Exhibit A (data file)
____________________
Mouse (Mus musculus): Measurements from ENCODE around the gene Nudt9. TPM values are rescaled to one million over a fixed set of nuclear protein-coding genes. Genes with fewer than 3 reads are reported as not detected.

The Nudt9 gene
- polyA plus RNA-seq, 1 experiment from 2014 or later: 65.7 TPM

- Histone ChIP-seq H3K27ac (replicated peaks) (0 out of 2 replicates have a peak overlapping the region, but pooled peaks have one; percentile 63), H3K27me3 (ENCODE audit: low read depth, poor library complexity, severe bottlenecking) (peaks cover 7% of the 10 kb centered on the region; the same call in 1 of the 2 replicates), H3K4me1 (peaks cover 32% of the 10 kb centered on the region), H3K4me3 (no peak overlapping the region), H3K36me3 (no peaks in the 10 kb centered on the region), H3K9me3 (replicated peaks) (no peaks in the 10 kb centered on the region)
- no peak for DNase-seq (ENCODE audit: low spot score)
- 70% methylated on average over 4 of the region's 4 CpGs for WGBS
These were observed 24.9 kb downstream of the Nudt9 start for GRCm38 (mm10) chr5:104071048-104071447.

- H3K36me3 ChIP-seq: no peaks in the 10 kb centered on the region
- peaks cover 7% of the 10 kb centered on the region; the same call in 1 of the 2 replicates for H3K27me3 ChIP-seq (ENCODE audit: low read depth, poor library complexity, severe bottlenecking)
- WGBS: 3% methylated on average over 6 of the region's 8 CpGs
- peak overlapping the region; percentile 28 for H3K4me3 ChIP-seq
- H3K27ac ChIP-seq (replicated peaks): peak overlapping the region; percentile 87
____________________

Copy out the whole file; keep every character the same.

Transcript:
Mouse (Mus musculus): Measurements from ENCODE around the gene Nudt9. TPM values are rescaled to one million over a fixed set of nuclear protein-coding genes. Genes with fewer than 3 reads are reported as not detected.

The Nudt9 gene
- polyA plus RNA-seq, 1 experiment from 2014 or later: 65.7 TPM

- Histone ChIP-seq H3K27ac (replicated peaks) (0 out of 2 replicates have a peak overlapping the region, but pooled peaks have one; percentile 63), H3K27me3 (ENCODE audit: low read depth, poor library complexity, severe bottlenecking) (peaks cover 7% of the 10 kb centered on the region; the same call in 1 of the 2 replicates), H3K4me1 (peaks cover 32% of the 10 kb centered on the region), H3K4me3 (no peak overlapping the region), H3K36me3 (no peaks in the 10 kb centered on the region), H3K9me3 (replicated peaks) (no peaks in the 10 kb centered on the region)
- no peak for DNase-seq (ENCODE audit: low spot score)
- 70% methylated on average over 4 of the region's 4 CpGs for WGBS
These were observed 24.9 kb downstream of the Nudt9 start for GRCm38 (mm10) chr5:104071048-104071447.

- H3K36me3 ChIP-seq: no peaks in the 10 kb centered on the region
- peaks cover 7% of the 10 kb centered on the region; the same call in 1 of the 2 replicates for H3K27me3 ChIP-seq (ENCODE audit: low read depth, poor library complexity, severe bottlenecking)
- WGBS: 3% methylated on average over 6 of the region's 8 CpGs
- peak overlapping the region; percentile 28 for H3K4me3 ChIP-seq
- H3K27ac ChIP-seq (replicated peaks): peak overlapping the region; percentile 87